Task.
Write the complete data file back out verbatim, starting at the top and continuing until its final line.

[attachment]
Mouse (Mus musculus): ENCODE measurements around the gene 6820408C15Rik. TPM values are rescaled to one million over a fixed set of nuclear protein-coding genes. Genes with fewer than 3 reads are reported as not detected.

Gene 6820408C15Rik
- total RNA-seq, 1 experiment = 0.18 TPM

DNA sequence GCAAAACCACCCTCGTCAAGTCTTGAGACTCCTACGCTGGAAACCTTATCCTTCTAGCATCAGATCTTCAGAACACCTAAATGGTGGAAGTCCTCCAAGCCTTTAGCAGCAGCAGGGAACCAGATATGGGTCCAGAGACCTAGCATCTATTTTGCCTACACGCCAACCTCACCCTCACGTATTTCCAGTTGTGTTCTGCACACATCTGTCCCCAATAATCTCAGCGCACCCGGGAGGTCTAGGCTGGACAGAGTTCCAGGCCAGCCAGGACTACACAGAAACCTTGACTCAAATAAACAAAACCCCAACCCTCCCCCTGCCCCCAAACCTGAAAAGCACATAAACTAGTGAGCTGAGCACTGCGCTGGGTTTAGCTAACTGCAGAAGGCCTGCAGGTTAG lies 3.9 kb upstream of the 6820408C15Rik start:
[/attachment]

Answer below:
Mouse (Mus musculus): ENCODE measurements around the gene 6820408C15Rik. TPM values are rescaled to one million over a fixed set of nuclear protein-coding genes. Genes with fewer than 3 reads are reported as not detected.

Gene 6820408C15Rik
- total RNA-seq, 1 experiment = 0.18 TPM

DNA sequence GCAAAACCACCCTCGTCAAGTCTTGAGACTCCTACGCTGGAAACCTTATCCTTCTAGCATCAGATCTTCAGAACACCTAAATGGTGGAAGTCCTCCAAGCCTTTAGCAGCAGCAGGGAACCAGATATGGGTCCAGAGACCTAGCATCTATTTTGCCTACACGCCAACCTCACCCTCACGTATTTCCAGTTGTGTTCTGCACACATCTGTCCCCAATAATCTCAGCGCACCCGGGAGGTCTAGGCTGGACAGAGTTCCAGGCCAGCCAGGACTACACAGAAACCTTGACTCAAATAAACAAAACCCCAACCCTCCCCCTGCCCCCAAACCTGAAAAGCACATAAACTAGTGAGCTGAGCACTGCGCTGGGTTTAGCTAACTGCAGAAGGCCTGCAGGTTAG lies 3.9 kb upstream of the 6820408C15Rik start: